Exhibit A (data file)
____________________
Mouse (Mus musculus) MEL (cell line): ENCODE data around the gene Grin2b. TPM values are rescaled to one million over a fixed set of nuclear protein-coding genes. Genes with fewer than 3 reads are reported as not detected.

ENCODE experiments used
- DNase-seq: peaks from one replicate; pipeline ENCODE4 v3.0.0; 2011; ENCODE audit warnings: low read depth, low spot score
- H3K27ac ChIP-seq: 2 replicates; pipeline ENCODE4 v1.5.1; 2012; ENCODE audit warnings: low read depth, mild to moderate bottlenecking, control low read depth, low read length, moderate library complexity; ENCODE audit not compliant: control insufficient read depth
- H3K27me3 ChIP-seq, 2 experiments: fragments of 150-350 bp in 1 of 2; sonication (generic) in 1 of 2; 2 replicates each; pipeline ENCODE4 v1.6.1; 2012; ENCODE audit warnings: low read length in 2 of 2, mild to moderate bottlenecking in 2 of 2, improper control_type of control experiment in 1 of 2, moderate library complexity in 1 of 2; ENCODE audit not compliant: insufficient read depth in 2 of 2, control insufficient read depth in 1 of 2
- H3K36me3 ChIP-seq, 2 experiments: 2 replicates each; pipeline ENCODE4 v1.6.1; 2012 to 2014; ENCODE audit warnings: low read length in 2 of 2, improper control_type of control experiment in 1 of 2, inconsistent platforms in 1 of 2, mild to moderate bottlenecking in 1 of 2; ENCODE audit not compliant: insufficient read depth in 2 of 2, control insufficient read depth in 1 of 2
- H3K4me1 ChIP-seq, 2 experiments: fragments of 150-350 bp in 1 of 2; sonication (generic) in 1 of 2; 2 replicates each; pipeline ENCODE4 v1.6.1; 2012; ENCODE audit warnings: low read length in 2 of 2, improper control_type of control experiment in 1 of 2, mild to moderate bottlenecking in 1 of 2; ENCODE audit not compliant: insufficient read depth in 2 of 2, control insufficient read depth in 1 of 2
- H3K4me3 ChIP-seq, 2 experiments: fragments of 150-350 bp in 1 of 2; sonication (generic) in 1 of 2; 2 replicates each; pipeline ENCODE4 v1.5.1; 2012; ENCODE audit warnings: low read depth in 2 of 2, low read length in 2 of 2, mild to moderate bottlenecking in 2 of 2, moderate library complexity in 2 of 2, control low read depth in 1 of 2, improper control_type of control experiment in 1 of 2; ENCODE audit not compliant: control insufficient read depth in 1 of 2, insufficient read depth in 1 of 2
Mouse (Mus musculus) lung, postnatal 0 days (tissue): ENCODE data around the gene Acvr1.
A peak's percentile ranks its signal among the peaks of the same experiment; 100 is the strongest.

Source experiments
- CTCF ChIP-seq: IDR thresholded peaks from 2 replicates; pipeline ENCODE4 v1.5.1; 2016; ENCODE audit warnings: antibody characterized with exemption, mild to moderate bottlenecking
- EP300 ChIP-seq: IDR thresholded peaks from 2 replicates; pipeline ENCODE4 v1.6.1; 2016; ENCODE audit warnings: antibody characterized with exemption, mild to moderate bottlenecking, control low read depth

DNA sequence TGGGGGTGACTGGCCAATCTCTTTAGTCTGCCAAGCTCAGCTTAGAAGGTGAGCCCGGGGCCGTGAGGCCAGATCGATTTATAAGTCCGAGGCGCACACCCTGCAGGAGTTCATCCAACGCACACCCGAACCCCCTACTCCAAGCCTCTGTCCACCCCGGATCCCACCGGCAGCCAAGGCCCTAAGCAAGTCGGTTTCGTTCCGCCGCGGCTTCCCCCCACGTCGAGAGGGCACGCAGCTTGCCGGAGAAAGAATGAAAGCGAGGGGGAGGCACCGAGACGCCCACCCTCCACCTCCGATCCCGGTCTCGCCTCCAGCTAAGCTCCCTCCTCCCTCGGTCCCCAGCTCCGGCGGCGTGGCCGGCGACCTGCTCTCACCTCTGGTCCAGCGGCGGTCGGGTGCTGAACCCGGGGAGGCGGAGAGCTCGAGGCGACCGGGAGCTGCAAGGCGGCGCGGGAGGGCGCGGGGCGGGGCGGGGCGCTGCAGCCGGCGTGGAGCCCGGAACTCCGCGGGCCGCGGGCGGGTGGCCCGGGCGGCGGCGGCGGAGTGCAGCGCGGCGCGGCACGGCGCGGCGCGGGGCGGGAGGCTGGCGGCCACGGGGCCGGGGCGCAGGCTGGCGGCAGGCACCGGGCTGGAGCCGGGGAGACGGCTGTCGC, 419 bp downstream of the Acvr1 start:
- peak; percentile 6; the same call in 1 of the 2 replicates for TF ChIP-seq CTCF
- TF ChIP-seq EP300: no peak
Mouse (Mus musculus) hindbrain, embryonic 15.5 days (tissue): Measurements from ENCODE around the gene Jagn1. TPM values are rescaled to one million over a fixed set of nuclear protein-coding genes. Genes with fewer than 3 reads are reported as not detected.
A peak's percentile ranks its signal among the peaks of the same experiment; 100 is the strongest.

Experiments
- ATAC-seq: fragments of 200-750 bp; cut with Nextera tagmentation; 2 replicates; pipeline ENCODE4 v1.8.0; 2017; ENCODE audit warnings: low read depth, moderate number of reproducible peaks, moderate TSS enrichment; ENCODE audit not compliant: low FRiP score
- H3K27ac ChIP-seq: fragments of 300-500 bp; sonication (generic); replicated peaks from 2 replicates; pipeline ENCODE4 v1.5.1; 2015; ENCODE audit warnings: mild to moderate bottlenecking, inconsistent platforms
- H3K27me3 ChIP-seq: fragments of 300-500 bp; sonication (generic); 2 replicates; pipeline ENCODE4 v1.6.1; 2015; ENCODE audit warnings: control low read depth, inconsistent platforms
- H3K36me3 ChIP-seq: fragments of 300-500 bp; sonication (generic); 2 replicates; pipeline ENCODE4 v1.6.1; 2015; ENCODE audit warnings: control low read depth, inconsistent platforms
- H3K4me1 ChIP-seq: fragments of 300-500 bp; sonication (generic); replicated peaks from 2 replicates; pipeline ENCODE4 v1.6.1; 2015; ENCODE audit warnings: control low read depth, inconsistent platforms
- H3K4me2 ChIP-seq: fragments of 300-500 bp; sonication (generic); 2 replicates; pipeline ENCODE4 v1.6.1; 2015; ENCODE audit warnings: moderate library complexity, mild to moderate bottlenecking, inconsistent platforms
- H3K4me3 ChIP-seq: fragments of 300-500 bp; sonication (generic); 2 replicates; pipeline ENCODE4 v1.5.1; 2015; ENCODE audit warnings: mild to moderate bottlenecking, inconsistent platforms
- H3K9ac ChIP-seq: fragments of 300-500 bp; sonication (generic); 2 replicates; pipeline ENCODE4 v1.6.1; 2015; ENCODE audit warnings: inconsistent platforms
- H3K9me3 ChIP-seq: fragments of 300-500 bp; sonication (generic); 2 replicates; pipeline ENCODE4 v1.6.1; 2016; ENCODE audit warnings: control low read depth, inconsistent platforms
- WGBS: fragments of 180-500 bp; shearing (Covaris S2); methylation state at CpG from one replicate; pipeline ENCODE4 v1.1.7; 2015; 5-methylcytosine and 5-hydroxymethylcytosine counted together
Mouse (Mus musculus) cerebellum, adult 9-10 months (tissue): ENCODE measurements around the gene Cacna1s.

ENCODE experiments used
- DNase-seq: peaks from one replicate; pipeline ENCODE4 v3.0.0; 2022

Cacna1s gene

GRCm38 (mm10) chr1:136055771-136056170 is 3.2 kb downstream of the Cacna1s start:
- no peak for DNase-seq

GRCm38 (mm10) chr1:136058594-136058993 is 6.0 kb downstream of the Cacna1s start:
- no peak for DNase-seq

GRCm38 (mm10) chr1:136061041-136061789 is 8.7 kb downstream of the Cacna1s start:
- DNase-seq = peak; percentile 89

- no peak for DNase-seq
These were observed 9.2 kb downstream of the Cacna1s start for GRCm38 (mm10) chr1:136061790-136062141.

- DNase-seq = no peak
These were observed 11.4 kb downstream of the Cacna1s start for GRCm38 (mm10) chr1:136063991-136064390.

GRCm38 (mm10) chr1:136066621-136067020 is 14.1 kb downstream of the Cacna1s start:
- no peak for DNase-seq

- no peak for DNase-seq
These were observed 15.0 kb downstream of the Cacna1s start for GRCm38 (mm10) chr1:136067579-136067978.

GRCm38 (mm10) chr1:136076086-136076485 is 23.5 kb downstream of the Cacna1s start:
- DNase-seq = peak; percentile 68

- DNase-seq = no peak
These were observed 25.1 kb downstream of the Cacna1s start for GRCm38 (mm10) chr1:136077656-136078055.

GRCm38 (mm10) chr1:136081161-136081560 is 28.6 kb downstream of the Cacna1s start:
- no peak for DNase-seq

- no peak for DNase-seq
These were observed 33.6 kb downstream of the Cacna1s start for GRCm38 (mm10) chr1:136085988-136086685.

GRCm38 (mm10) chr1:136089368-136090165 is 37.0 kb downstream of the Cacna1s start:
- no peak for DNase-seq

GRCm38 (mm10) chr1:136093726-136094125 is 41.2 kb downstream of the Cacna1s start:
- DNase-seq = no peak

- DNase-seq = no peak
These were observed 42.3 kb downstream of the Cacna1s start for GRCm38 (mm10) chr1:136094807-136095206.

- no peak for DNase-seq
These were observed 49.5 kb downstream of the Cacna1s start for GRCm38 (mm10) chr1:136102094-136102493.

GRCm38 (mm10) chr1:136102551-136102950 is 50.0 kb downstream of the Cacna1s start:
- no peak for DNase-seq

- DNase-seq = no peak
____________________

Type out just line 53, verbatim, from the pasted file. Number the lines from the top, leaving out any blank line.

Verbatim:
- no peak for DNase-seq